It is noteworthy that during the campaign for the Assembly elections while the police seized `40 crore worth of drugs, ranging from intoxicating tablets and syrups to heroin and poppy seeds doled out by parties to woo voters, black money seized was only to the tune of `12 crore. In Tamil Nadu, on the other hand, while the cash seized was to the extent of `55 crore, the seizure of liquor was worth `2 crore. This goes to show that the youth in Punjab hanker for drugs rather than money.
That the youth in Punjab have fallen easy prey to drugs is because a new generation of educated and semi-educated youth in the state is no longer interested in tilling the land or going back to the old ways of their fathers. They move to towns in search of white-collar jobs, which most of them fail to get. The more affluent ones consider it beneath their dignity to till their land and instead employ labour from Uttar Pradesh and Bihar.
These are the people who get lured into buying and consuming drugs, ruining their own lives and those of their families. While in the past they attended to their land energetically, today they while away their time in idle pursuits, including consumption of drugs.
With an improvement in living conditions and job opportunities in Bihar under Nitish Kumar’s stewardship, many Biharis are now preferring to stay on in their villages rather than migrating to Punjab where conditions are tough for them, and with local youth unwilling to soil their hands, the farming sector is suffering. At this rate it should be no surprise if Punjab ceases to the granary of India.
While smuggling of drugs from Afghanistan and Pakistan through Punjab to the rest of the world, including Delhi and Mumbai, has gone on for decades, it is only now that drugs are finding a ready market in Punjab’s villages on a large scale.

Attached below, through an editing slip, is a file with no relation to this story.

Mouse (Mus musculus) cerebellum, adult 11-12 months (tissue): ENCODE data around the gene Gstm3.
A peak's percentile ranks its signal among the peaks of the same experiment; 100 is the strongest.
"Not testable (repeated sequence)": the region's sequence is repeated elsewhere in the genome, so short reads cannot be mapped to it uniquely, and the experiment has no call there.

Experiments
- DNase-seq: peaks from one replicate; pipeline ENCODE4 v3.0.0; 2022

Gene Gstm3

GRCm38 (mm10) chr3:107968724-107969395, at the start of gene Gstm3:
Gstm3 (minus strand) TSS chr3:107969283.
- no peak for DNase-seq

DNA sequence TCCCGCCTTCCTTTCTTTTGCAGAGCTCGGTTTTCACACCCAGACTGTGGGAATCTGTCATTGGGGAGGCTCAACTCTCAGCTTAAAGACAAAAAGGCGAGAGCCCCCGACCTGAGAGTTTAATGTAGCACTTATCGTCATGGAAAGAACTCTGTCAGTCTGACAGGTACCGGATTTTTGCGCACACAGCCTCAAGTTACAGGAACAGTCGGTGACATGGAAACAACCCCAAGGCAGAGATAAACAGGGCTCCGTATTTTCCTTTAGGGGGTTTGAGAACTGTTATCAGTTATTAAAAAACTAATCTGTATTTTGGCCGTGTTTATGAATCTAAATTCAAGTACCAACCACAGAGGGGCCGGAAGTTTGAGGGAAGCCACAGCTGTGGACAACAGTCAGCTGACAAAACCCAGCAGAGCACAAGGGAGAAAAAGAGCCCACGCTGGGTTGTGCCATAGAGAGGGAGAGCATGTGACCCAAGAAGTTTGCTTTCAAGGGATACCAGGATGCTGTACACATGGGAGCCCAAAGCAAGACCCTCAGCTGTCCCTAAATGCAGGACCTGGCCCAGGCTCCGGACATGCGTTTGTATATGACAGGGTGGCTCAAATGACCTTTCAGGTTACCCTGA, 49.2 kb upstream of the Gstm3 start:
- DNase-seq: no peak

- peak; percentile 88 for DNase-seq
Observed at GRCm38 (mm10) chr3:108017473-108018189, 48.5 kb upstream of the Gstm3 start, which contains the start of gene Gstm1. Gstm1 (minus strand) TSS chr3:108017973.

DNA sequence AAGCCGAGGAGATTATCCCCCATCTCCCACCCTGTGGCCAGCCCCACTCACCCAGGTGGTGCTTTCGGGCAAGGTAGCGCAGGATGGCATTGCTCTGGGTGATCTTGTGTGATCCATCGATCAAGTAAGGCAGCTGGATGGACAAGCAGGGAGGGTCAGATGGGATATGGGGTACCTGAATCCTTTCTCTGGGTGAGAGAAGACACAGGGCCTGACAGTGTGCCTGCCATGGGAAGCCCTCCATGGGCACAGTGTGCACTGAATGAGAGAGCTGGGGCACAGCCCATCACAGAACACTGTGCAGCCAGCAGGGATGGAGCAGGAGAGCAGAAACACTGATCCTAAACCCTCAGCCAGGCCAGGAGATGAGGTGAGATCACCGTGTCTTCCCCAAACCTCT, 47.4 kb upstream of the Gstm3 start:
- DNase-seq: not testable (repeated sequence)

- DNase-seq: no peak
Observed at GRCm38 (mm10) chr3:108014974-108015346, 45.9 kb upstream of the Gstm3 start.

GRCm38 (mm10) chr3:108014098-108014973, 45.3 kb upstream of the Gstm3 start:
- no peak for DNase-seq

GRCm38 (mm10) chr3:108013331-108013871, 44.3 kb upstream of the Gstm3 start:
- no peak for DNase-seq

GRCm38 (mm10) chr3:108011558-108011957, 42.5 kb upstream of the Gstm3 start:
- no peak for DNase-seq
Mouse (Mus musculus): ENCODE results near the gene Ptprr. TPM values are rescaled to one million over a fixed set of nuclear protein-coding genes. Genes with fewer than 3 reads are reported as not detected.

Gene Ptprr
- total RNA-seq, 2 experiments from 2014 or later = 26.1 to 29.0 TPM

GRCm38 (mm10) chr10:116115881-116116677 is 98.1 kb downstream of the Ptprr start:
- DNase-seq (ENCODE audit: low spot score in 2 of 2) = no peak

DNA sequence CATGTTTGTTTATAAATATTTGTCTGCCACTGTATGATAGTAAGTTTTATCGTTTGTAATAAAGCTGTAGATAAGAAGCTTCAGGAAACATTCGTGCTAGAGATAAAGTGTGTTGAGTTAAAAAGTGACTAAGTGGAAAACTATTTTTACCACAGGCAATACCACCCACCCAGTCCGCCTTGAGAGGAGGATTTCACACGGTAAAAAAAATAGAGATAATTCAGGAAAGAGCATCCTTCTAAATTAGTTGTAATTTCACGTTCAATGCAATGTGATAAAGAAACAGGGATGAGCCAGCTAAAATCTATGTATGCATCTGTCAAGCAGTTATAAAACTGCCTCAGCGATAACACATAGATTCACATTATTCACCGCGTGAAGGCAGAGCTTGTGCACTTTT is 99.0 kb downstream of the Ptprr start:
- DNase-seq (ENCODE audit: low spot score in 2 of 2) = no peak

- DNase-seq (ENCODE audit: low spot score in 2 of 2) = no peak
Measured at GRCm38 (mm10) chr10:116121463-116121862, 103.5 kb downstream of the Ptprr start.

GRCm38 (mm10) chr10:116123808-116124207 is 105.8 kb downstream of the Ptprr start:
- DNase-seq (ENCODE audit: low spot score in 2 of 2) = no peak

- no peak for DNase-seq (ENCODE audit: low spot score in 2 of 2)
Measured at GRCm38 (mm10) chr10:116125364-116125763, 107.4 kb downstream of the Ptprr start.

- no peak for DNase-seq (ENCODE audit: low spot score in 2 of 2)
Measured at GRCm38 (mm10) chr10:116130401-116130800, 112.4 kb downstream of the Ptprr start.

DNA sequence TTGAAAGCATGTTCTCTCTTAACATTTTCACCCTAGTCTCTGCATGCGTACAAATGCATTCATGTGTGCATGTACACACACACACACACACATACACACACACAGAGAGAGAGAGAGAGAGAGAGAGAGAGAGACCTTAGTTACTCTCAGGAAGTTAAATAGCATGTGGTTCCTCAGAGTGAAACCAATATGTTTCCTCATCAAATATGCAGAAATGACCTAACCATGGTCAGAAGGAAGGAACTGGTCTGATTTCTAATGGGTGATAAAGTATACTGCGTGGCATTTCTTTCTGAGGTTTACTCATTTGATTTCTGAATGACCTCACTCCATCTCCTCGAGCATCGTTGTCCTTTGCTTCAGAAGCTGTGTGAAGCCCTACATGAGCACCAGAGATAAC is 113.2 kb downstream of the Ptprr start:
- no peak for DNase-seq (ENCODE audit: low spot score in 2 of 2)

There has been no known effort by the Indian government to determine what conduits are involved in the smuggling and selling operations and what are the antecedents of the drug mafias that thrive on them. Indeed, India’s intelligence is shockingly lax.
It is typical of the functioning of our intelligence machinery that we only manage to lock the stable after the horses have bolted. As it transpires now, the 26/11 attacks were the handiwork of state (ISI and army) and non-state actors (LeT) in Pakistan along with some fifth-columnists in India. But it took the confessions of a key Lashkar handler Abu Jundal three and a half years after the attacks to corroborate its hunch that terror bigwigs like Zaki-ur-Rahman and Hafiz Saeed were guiding the terrorists from the ‘control room’ in Pakistan as the terrorists wreaked havoc in Mumbai.
The time to act is now or else it would be too late. Punjab must be saved from the drug mafia. Whether they are backed by the ISI or not is secondary. The youth must be weaned away from drugs and deterrent punishment meted out to those who peddle drugs. Politicians who are part of the crime syndicate must be exposed and severely dealt with.
Kamlendra Kanwar is a veteran journalist and author. E-mail: email@example.com